Although I haven’t used a Nammatj yet, I can sing the praises of the Jannu, ease of setting up a free-standing tent, its economical footprint, its good to use in a lot of different terrain, and good ventilation during temperatures as warm as the low 80s F–but not experiencing direct sunlight. Definitely not excessive for 1 person. You could chip off two pounds and get a Soulo but if you are stuck in the tent for hours, it’s up to you on how much space you need before you get cabin fever.

    #3572918
    Timothy D B
    BPL Member

    @tdb67

    Locale: Idaho

    Chris,

    I have the Soulo and love it, but really would like a bit more room for multiday winter trips. I am a big fan of the self-supporting(dome) design of the Soulo which is why I am leaning towards a Jannu. That glowing review of it tha you linked above helped also!

    #3576645
    Chris C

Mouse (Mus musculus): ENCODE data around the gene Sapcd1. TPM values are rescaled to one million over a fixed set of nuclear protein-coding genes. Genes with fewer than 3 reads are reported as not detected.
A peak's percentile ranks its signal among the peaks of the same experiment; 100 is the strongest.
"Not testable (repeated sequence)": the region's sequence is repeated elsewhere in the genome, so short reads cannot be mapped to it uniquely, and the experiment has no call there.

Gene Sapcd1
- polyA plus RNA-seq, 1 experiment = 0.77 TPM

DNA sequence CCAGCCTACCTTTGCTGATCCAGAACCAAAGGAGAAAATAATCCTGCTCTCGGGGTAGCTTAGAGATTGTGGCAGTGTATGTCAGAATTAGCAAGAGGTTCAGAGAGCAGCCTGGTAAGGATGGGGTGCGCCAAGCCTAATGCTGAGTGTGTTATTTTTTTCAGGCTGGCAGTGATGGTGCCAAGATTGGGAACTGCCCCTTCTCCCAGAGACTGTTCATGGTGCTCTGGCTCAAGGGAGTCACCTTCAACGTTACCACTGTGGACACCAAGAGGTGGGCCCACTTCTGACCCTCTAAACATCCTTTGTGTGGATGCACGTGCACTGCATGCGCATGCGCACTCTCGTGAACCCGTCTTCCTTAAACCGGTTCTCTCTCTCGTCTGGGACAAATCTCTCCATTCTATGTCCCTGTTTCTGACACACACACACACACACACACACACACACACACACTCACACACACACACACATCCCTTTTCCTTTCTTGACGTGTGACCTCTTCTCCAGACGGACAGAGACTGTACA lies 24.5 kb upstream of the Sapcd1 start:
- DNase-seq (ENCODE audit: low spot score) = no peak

BPL Member

    @tiramisu

    @tdb67  If you haven’t already done so, there is a fantastic Facebook group called “Hilleberg Owners Group” that you can join even if you don’t have a Hilleberg yet. There are fans/owners of all models with gorgeous camping adventure photos and terrific tips.

    #3584705
    Joshua S
    BPL Member

    @llewdis

    I recently purchased an ENAN used and don’t know the provenance of the tent. Is there an easy way to identify if it is the original Kerlon 600 or the revised version with Kerlon 1000?

     

    thanks in advance for any help!

    #3584709
    Franco Darioli
    Spectator

    @franco

    Locale: Gauche, CU.

    Not 100% sure but I think all of the 1000 green are of the new very dark green. The red is also different.

    Take a look at the photos in this link :

    https://www.moontrail.com/hilleberg-enan